Towards the end of the session we created some storyboards ourselves. It was great how everybody got on board; ideas and a happy buzz soon filled the room. You can see a few here:

Monday, 10 November 2014

Every Soldier has a Story – Live Event

Hoplites! Greeks at War has had its first public showing at a celebration of the Every Soldier has a Story project. We’re delighted that Hoplites! was well-received and glad that all the different ideas and artworks generated through the project are now being shared.

Joining us at the Ure Museum for the day were pupils from the East End Classics Centre, who are based at the BSix sixth-form college in London. The pupils, aged from 16-18, got stuck into a day of ancient-world activities. They toured the University of Reading’s Classics Department and Archaeology Department, finding out what undergraduate study in those subjects includes and enjoying handling sessions with ancient vases and real human remains. They joined Sonya in the museum for a session on ancient Greek warfare, and after watching the Hoplites! trailer and studying its vase, they planned their own storyboards.

The EE Classics Centre pupils then took to the essential task of putting-up the exhibition for the evening’s launch event in anticipation of the public’s arrival. The exhibition included images of vases featuring scenes of ancient warfare, images of armour, maps, photos from the Every Soldier photo-film, a display about the Thiasos Theatre Company, one on hoplites in art after antiquity, and plenty of storyboards and artwork relating to the Hoplites! vase including work by pupils at the UCL Academy, Kelmscott School, Kids Company, and the East End Classics Centre itself. (You can see much of this material on the Every Soldier project page)

One the evening event began, guests heard an introduction to the Every Soldier has a Story project – about the concept, vase, and participants. They then enjoyed a video of the Hoplites! storyboard, accompanied by live music from composer John White and musicians MJ Coldiron and Jasmine Blundell from the Thiasos Theatre Company. Singing bowls and percussive bells created a memorable atmosphere evoking ancient Greece and the tense anticipation and excitement of combat. The Every Soldier photo-film was played next, with Thiasos accompanying and picking out themes through their magical sound-scape.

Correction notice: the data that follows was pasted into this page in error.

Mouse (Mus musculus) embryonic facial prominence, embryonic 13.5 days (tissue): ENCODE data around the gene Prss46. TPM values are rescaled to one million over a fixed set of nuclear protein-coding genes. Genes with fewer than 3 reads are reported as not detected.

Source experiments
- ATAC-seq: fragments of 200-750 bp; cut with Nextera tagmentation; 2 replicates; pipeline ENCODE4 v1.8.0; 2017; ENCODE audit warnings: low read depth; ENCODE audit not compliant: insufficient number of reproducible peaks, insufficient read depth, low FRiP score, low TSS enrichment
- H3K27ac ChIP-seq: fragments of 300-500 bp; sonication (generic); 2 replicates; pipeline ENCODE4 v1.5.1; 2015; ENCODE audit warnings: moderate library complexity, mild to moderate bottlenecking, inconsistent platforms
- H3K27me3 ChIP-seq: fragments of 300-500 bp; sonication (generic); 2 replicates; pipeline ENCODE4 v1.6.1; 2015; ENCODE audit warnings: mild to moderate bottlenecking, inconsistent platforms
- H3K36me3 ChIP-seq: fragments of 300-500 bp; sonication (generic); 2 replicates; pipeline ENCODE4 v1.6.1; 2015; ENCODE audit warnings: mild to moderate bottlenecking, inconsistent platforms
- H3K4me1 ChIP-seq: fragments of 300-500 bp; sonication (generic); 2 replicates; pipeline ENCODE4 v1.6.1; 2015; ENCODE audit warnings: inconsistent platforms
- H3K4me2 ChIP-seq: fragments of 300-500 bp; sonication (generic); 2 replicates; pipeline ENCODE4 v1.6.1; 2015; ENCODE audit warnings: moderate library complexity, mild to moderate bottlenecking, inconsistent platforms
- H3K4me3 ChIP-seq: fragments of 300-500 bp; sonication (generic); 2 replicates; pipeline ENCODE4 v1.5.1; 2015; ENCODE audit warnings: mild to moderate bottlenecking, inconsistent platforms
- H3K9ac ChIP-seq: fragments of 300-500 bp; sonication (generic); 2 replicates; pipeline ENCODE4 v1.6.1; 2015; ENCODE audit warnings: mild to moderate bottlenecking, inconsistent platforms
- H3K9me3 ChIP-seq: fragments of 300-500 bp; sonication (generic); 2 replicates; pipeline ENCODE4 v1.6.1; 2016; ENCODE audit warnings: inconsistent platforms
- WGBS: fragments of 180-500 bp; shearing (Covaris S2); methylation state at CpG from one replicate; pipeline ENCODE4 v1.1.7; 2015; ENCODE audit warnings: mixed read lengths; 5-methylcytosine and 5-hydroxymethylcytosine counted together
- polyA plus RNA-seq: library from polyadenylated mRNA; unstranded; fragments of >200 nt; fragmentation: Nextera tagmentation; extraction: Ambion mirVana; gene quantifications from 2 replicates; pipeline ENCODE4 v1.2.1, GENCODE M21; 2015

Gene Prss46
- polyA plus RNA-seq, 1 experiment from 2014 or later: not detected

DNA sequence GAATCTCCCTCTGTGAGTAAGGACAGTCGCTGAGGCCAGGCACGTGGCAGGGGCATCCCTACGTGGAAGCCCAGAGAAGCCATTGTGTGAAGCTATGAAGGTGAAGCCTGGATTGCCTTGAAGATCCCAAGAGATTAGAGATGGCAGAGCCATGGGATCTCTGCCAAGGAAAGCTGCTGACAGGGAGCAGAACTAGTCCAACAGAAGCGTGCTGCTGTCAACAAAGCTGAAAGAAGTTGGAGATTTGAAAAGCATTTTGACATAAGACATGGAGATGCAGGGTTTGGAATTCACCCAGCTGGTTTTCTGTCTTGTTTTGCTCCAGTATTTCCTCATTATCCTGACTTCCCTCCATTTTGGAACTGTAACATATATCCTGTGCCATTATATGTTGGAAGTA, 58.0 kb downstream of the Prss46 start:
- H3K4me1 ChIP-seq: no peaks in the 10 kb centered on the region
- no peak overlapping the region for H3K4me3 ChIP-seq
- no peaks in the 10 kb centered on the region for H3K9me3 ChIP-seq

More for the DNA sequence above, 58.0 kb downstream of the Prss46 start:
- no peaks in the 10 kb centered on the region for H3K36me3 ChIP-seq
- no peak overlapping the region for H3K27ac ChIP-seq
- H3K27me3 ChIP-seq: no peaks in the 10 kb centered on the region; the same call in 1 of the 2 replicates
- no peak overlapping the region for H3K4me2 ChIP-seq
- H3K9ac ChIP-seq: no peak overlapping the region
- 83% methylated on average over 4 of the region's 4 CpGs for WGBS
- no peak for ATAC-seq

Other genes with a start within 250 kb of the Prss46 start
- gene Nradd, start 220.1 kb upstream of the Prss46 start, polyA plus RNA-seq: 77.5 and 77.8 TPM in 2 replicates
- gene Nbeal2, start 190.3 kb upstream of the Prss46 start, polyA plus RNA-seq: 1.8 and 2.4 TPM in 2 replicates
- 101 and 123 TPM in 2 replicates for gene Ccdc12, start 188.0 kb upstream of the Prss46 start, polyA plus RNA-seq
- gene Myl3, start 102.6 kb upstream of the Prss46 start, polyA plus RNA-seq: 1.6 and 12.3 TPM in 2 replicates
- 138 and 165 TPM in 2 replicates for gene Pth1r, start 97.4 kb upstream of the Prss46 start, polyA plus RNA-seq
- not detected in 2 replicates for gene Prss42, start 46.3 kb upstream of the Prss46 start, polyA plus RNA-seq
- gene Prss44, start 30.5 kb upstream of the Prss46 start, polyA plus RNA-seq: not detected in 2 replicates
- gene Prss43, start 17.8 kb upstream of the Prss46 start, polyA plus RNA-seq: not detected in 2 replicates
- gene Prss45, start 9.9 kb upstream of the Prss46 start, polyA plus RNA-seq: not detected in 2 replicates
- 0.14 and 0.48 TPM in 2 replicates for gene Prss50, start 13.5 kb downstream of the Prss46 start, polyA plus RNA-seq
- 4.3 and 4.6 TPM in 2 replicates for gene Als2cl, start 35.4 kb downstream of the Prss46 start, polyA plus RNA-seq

Hoplites! Greeks at War then had its chance to meet the public and it looked amazing on a full cinema-size screen. If you haven’t seen it yet, don’t miss it! Every Soldier. After the first viewing, Sonya picked out a few details to discuss, such as the decisions made about representing formation and fighting styles, how the extra troops were created, and the use of existing vase images to guide the representation of elements such as the liver-examination and the postures of the fallen soldiers. This was followed by a second viewing of the animation, which received a warm response from the diverse audience of ancient historians, archaeologists, teachers, music-lovers, animation-lovers, and ancient world enthusiasts.

At the reception that followed, the audience enjoyed food and drink as they looked through the exhibition, visited the Ure Museum, and watched other Panoply animations on a giant TV screen. University of Roehampton student, Gabrielle Turner was on-hand to tell people how she went about curating the Every Soldier has a Story display-case (more on that here soon), and Steve explained more about his work creating the Hoplites! animation

Huge thanks to everyone who came. Special thanks to Thiasos for a wonderful performance. And very grateful thanks to our reception sponsors, the Ure Museum, the Department of Classics at Reading, and Bloomsbury Publishing. It was a wonderful evening that did justice to all the creativity that has been inspired by this wonderful artefact. Now we’re looking forward to Hoplites! Greeks at War appearing in any homes and classrooms around the world where there’s interest in ancient Greece.